ENSO: EXTREME CLIMATE EVENTS AND THEIR IMPACTS ON ASIAN DELTAS1

Authors

  • William Y B. Chang

    1. Program Director, Division of International Programs, National Science Foundation, 4201 Wilson Blvd., Arlington, Virginia 22230 (also Center for Great Lakes and Aquatic Sciences and the School of Natural Resources and Environment, The University of Michigan, Ann Arbor, Michigan 48109).
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  • 1

    Paper No. 96070 of the Journal of the American Water Resources Association (formerly Water Resources Bulletin). Discussions are open until December 1, 1997.

Abstract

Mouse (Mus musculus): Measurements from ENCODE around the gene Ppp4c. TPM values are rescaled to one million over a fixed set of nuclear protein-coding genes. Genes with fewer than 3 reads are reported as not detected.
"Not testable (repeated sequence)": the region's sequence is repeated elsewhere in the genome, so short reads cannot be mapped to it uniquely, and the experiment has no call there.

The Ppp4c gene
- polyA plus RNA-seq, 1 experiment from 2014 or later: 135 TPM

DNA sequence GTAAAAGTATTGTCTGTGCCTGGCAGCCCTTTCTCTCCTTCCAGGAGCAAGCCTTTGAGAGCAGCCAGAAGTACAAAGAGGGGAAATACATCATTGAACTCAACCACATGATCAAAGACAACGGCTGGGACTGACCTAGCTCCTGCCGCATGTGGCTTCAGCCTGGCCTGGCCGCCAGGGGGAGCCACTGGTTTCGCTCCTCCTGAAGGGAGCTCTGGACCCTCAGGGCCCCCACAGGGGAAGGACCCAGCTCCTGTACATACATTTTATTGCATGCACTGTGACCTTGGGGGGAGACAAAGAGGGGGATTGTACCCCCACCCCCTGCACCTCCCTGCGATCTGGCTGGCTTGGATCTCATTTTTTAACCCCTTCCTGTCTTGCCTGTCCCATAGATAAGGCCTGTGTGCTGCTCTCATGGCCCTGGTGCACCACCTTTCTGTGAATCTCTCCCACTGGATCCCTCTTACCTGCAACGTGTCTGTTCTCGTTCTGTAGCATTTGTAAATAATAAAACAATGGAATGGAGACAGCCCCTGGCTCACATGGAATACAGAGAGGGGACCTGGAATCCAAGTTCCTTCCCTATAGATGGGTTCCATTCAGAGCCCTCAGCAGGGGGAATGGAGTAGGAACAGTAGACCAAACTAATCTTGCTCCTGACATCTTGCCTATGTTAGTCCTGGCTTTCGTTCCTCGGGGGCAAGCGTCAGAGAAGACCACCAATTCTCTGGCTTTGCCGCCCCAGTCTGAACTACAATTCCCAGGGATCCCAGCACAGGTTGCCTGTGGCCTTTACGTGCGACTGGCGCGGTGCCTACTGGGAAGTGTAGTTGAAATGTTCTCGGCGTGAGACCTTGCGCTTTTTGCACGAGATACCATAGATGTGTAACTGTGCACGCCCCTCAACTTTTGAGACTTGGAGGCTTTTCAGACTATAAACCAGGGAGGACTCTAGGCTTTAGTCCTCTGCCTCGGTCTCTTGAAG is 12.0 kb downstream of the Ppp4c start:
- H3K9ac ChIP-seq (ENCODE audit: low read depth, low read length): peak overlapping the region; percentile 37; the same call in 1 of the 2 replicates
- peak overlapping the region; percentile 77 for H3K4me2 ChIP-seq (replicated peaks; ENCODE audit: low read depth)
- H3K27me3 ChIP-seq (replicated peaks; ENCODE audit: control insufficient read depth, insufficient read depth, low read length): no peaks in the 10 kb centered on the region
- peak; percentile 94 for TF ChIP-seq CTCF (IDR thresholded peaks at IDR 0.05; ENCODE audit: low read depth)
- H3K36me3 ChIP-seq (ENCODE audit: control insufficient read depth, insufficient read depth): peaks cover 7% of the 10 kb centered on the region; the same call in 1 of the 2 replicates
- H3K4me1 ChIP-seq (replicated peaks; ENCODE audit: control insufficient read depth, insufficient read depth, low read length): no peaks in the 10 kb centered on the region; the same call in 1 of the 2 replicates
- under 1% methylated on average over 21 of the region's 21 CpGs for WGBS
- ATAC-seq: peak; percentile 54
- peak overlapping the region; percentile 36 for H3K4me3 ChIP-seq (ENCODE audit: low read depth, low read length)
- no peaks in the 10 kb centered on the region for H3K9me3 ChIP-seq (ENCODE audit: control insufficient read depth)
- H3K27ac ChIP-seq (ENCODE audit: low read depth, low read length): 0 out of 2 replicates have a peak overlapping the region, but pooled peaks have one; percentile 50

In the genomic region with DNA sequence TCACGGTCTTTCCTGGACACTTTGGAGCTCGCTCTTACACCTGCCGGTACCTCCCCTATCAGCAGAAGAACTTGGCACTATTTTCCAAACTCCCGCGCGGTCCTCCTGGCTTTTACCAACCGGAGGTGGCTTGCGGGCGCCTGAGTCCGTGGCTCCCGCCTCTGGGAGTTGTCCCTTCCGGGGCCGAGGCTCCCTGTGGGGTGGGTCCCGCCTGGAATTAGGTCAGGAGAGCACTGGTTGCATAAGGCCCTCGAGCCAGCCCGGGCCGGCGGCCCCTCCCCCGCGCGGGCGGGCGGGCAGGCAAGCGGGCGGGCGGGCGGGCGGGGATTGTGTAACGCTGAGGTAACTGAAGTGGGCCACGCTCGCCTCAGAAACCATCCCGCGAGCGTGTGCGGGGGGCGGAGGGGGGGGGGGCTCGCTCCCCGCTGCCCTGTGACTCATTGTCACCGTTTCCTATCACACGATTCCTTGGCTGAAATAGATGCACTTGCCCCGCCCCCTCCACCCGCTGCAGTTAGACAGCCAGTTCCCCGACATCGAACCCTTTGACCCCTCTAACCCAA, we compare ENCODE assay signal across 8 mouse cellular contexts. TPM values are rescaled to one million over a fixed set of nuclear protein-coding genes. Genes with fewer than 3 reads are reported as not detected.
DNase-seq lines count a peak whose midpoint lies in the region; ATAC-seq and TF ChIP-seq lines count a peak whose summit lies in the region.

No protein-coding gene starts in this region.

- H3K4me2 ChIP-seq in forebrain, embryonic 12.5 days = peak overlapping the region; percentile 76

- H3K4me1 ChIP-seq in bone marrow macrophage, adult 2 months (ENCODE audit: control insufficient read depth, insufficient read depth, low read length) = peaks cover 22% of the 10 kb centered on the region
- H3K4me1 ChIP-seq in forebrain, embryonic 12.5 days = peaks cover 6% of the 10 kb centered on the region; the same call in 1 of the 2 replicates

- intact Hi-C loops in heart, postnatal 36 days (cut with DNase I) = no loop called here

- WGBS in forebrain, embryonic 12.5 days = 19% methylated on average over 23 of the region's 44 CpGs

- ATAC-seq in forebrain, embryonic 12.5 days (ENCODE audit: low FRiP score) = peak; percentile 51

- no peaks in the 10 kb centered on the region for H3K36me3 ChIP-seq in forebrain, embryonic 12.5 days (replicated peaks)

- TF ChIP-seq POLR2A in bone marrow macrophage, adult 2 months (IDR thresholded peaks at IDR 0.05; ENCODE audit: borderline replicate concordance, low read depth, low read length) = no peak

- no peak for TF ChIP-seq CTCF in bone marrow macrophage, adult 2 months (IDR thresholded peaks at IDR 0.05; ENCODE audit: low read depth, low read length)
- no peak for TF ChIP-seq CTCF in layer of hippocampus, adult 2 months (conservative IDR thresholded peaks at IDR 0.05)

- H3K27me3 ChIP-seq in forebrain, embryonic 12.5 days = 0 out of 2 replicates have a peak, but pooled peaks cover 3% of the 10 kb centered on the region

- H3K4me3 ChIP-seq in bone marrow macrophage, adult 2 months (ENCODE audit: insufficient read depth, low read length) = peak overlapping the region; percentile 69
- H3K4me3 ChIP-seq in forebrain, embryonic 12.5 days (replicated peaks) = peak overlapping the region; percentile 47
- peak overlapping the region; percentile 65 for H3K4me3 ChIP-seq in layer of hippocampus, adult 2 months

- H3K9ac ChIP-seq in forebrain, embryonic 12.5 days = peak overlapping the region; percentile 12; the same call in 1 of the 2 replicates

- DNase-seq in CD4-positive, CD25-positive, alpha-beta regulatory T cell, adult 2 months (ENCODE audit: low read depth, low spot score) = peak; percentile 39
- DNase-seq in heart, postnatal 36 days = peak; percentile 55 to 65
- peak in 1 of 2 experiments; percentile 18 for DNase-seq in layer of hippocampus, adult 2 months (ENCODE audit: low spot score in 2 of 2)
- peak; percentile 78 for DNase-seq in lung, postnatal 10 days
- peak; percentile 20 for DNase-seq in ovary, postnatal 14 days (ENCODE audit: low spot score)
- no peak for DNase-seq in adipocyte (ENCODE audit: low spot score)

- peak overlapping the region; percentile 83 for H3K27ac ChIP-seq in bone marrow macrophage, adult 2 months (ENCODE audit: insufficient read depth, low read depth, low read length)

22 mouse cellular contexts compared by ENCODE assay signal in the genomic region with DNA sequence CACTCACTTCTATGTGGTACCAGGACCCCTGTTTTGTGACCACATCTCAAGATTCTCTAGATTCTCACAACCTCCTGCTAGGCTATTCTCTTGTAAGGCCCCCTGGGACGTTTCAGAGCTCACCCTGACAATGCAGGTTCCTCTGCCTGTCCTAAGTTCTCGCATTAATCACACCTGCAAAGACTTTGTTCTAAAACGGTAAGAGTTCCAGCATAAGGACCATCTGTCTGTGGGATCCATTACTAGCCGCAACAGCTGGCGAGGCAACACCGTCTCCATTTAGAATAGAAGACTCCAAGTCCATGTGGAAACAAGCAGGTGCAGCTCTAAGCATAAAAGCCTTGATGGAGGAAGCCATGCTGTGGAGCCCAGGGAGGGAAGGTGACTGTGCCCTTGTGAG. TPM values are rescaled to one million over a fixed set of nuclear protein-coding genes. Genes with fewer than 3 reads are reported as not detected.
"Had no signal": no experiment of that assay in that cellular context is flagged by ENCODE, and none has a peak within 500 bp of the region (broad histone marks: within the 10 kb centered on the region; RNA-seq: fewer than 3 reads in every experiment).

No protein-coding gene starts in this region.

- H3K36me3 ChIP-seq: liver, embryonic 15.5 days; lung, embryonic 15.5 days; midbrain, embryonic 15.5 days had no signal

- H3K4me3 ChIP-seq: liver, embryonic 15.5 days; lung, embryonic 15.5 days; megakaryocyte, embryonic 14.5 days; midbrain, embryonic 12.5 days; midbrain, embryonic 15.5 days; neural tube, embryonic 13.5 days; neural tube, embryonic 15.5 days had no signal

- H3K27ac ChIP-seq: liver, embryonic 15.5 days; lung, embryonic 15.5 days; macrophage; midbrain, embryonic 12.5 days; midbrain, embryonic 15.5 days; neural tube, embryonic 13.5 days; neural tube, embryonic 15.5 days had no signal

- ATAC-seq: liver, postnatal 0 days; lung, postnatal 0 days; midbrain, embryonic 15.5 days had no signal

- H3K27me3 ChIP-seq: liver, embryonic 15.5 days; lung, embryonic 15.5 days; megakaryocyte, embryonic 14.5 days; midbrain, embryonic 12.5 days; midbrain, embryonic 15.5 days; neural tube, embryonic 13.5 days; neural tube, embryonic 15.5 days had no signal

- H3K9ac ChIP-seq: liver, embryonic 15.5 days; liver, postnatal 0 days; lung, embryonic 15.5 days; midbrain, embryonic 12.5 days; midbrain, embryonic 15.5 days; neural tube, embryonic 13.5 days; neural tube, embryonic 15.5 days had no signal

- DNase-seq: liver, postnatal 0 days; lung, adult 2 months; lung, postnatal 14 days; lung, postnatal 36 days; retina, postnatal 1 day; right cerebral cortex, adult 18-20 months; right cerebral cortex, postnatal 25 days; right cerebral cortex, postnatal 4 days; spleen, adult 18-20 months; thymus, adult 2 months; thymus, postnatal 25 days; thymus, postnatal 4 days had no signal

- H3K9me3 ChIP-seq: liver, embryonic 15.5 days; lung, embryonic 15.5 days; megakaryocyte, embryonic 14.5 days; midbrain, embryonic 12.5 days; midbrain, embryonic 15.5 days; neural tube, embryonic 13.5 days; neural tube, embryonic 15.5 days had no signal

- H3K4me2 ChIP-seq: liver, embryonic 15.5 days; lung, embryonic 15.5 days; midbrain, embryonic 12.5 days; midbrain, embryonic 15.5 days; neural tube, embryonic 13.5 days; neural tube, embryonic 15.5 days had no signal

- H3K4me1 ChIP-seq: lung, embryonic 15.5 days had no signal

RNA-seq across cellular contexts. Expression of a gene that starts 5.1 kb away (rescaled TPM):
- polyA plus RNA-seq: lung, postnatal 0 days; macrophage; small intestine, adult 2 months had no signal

ABSTRACT: Proxy climate data for the last 500 years collected from the archives of counties in the Yangtze River Delta, China, were analyzed to identify the occurrence of extreme climate events, the pattern of such occurrences and their relationships to El Nino-Southern Oscillation (ENSO). This study identified the cycle periods of 3.5, 5.5 and 8.6 years for floods and 18.5 years for droughts in the Yangtze River Delta during the last 500 year period and noted 16 regional (delta wide) extreme events during this period. All regional (delta wide) extreme climate events during the last 500 years (since 1500 A.D.) occurred either during or immediately after ENSO (5–6 year) activities. Hydrological impacts of extreme climate events, such as major floods and droughts, on human systems have long been among the foremost concerns of the Pacific Rim countries. Management of systems increasingly dominated by humans, such as Asian delta regions, should, therefore, include consideration of major climate variability, ENSO events and the extent of climate changes, as well as consideration of the trends associated with human growth and institutional changes.

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